City Directories and History: CHISOLM’S OR CHISHOLM’S MILL
Constructed circa 1830
“After an 1826 fire destroyed a sawmill on this site, the Chisolm family completed a large masonry rice and lumber mill com-plex. Located at the western edge of Tradd Street, it looked out over the marshes of the Ashley River. Although damaged in a fire in 1859, the mill was subsequently rebuilt and continued to operate until it was virtually destroyed in the hurricane of 1911, an event which also dealt a final blow to the rice industry in the Lowcountry. Acquired first by the U.S. Lighthouse Department for its headquarters and later by the U.S. Coast Guard, this property continues in the hands of the latter service.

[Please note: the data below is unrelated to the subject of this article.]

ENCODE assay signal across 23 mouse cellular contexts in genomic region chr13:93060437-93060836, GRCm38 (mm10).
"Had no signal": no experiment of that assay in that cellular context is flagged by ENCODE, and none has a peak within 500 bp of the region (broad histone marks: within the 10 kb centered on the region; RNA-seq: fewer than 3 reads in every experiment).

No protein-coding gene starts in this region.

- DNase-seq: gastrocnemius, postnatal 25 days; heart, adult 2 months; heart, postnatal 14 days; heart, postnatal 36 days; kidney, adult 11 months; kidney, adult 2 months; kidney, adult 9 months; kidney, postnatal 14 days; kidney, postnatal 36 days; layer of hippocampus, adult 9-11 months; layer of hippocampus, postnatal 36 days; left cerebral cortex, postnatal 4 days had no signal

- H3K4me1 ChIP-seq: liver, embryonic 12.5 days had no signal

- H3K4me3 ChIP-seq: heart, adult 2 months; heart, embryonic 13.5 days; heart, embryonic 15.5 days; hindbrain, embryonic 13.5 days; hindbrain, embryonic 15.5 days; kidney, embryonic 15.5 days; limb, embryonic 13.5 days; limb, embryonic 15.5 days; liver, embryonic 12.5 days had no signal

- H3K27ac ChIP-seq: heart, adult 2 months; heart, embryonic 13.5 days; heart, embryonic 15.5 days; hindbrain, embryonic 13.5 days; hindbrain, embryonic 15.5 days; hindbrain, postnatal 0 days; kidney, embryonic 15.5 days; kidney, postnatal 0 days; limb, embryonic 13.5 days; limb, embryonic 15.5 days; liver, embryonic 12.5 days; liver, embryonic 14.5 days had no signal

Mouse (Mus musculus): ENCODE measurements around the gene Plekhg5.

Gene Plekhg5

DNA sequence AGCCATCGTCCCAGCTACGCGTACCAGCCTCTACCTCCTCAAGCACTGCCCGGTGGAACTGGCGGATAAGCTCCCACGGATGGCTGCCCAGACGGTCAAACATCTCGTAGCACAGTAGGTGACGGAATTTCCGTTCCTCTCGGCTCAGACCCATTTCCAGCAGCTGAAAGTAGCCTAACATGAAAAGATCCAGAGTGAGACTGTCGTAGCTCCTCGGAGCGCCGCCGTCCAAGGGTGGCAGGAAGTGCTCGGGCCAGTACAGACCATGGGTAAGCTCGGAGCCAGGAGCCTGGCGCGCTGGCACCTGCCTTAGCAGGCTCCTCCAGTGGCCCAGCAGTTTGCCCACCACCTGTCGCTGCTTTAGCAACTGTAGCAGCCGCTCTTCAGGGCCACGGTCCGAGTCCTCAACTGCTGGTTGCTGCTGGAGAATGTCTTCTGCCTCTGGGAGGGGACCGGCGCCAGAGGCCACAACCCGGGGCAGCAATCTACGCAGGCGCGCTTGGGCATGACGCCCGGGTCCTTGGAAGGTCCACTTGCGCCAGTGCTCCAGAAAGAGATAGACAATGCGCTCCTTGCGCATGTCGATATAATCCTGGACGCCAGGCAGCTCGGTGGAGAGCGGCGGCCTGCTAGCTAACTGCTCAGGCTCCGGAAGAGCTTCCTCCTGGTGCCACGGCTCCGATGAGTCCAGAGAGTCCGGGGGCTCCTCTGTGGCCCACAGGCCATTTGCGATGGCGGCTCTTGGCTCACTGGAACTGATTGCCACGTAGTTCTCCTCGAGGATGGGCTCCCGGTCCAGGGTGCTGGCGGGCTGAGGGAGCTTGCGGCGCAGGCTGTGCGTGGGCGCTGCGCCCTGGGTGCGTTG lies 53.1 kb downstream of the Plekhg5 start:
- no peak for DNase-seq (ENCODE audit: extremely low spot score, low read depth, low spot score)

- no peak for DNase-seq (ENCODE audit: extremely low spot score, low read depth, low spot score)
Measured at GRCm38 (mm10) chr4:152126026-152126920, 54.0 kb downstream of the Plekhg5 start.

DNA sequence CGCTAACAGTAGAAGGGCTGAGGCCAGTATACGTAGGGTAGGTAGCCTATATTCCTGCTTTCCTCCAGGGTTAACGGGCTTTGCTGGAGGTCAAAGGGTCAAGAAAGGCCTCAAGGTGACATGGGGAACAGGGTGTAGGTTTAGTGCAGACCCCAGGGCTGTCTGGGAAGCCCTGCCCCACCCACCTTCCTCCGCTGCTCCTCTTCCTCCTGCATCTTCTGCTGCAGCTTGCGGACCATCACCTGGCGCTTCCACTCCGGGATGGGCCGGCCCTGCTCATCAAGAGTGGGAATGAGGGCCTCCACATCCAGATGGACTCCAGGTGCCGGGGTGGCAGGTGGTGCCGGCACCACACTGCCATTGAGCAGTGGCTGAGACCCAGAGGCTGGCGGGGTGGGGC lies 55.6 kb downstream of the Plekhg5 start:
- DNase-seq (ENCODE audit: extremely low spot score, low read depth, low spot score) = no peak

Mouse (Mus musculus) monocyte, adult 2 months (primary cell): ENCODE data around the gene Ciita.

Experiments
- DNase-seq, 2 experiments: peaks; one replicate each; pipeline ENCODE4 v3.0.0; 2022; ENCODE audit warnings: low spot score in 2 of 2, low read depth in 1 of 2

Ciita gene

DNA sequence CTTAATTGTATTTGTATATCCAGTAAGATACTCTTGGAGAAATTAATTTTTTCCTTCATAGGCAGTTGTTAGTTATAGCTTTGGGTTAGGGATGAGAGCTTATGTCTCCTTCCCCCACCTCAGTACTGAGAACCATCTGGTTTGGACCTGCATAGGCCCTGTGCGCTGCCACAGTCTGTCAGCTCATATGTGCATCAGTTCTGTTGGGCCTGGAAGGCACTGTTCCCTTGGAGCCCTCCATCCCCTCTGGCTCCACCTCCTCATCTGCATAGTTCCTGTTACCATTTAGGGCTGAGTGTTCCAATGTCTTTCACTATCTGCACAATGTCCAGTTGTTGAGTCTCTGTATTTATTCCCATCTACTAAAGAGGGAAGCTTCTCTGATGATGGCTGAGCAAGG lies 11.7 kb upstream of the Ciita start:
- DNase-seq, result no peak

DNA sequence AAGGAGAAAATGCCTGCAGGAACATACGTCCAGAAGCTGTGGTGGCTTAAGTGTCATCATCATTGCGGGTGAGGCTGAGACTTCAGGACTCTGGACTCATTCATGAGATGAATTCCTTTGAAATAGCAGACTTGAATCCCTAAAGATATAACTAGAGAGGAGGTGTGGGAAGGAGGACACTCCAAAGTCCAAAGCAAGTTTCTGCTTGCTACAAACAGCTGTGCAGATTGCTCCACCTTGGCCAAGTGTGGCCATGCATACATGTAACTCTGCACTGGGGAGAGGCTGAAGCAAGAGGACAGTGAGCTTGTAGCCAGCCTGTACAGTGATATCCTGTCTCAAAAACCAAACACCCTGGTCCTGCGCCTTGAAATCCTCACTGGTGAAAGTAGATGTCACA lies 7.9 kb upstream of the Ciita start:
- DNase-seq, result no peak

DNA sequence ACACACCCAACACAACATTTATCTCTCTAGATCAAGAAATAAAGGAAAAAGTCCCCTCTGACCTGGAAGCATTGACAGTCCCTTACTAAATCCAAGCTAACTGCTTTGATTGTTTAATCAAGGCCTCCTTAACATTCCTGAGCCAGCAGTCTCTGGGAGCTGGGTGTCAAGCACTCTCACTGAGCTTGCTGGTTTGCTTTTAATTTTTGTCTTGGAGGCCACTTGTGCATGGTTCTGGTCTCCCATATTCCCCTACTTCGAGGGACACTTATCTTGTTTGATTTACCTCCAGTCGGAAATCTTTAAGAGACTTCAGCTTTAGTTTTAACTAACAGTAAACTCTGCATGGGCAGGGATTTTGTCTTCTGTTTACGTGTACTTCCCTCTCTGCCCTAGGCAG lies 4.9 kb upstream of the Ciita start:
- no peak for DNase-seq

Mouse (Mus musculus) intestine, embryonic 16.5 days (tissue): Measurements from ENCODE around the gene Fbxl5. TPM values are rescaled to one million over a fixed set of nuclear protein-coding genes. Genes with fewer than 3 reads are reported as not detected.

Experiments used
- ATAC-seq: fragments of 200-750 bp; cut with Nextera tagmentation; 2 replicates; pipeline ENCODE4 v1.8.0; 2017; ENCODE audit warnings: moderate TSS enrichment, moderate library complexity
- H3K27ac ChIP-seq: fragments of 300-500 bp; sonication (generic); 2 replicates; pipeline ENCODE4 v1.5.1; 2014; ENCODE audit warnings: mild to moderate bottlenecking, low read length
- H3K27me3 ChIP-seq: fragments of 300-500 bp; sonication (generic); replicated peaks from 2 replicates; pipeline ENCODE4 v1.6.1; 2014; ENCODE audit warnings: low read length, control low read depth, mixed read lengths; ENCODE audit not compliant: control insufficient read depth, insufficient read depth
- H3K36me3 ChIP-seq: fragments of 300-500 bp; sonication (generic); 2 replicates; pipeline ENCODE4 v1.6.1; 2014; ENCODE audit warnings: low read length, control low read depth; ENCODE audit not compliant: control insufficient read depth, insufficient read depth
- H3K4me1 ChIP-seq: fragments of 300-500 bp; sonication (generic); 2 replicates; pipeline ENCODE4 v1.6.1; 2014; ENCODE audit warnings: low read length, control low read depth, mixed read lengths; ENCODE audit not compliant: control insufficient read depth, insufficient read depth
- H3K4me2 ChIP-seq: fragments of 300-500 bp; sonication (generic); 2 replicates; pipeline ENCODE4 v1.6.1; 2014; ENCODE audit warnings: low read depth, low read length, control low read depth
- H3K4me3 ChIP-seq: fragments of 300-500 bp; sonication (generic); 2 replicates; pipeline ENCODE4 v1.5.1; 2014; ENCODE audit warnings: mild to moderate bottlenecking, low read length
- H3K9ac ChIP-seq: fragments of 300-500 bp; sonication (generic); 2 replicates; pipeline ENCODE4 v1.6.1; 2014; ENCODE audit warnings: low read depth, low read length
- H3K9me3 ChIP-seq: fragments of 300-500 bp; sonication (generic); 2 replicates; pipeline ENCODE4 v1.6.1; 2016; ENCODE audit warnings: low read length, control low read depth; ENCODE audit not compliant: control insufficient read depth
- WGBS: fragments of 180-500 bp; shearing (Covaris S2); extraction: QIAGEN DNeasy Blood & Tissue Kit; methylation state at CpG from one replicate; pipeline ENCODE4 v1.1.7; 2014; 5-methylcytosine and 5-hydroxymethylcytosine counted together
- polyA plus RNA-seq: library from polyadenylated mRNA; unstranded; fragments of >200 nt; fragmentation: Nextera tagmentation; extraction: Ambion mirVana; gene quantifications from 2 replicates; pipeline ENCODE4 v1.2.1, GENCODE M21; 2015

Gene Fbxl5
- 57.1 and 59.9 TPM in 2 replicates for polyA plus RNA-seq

The mill’s main block, a four-story building with a central pedimented pavilion, arched windows, and decorative quoins, surmounted by a cupola, no longer survives. Nonetheless the Coast Guard uses the remaining west wing, a three-story brick building, as a storage area, machine shops, and a post exchange. A two-story building constructed circa 1915 serves as headquarters for the base.”
Information from: The Buildings of Charleston – J.H. Poston for the Historic Charleston Foundation, 1997
The well known Chisholm Rice Mills sold to customers from all over the state. In 1852 Ann H. White of Rock Hill purchased rice in bulk from the mill.
Other sources: Charleston Tax Payers of Charleston, SC in 1860-61, Dwelling Houses of Charleston by Alice R.H. Smith – 1917, Charleston 1861 Census Schedule, and a 1872 Bird’s Eye View of Charleston, S.C. The Hist. Charleston Foundation may also have additional data at: Past Perfect
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